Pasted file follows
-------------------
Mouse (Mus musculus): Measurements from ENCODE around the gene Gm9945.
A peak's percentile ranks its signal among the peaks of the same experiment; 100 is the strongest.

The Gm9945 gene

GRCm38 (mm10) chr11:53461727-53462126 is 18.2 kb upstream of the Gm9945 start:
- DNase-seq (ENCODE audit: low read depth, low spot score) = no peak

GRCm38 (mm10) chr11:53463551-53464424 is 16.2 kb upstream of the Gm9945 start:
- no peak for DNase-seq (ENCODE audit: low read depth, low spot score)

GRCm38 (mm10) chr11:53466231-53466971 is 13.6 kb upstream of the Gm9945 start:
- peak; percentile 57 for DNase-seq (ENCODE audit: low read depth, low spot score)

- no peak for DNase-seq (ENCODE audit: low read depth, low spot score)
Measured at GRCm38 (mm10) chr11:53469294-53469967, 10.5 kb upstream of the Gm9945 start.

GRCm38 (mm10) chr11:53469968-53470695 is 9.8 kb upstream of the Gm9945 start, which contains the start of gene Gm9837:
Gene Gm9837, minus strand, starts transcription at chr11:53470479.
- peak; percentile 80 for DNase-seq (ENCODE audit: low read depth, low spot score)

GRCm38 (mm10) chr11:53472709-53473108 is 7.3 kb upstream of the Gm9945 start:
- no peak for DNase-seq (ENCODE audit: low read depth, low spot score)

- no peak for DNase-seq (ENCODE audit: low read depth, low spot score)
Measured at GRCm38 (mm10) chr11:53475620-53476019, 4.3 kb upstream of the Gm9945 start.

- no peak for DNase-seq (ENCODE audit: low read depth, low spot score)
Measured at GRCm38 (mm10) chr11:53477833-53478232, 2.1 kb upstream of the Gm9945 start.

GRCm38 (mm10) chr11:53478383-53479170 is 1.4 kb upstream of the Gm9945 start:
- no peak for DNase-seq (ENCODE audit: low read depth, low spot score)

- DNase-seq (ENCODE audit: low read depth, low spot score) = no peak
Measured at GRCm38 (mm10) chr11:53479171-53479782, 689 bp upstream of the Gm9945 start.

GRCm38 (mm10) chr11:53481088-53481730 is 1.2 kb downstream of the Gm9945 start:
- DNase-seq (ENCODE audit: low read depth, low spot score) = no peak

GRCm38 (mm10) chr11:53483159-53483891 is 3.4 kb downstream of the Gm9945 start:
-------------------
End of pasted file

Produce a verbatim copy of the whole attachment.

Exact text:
Mouse (Mus musculus): Measurements from ENCODE around the gene Gm9945.
A peak's percentile ranks its signal among the peaks of the same experiment; 100 is the strongest.

The Gm9945 gene

GRCm38 (mm10) chr11:53461727-53462126 is 18.2 kb upstream of the Gm9945 start:
- DNase-seq (ENCODE audit: low read depth, low spot score) = no peak

GRCm38 (mm10) chr11:53463551-53464424 is 16.2 kb upstream of the Gm9945 start:
- no peak for DNase-seq (ENCODE audit: low read depth, low spot score)

GRCm38 (mm10) chr11:53466231-53466971 is 13.6 kb upstream of the Gm9945 start:
- peak; percentile 57 for DNase-seq (ENCODE audit: low read depth, low spot score)

- no peak for DNase-seq (ENCODE audit: low read depth, low spot score)
Measured at GRCm38 (mm10) chr11:53469294-53469967, 10.5 kb upstream of the Gm9945 start.

GRCm38 (mm10) chr11:53469968-53470695 is 9.8 kb upstream of the Gm9945 start, which contains the start of gene Gm9837:
Gene Gm9837, minus strand, starts transcription at chr11:53470479.
- peak; percentile 80 for DNase-seq (ENCODE audit: low read depth, low spot score)

GRCm38 (mm10) chr11:53472709-53473108 is 7.3 kb upstream of the Gm9945 start:
- no peak for DNase-seq (ENCODE audit: low read depth, low spot score)

- no peak for DNase-seq (ENCODE audit: low read depth, low spot score)
Measured at GRCm38 (mm10) chr11:53475620-53476019, 4.3 kb upstream of the Gm9945 start.

- no peak for DNase-seq (ENCODE audit: low read depth, low spot score)
Measured at GRCm38 (mm10) chr11:53477833-53478232, 2.1 kb upstream of the Gm9945 start.

GRCm38 (mm10) chr11:53478383-53479170 is 1.4 kb upstream of the Gm9945 start:
- no peak for DNase-seq (ENCODE audit: low read depth, low spot score)

- DNase-seq (ENCODE audit: low read depth, low spot score) = no peak
Measured at GRCm38 (mm10) chr11:53479171-53479782, 689 bp upstream of the Gm9945 start.

GRCm38 (mm10) chr11:53481088-53481730 is 1.2 kb downstream of the Gm9945 start:
- DNase-seq (ENCODE audit: low read depth, low spot score) = no peak

GRCm38 (mm10) chr11:53483159-53483891 is 3.4 kb downstream of the Gm9945 start: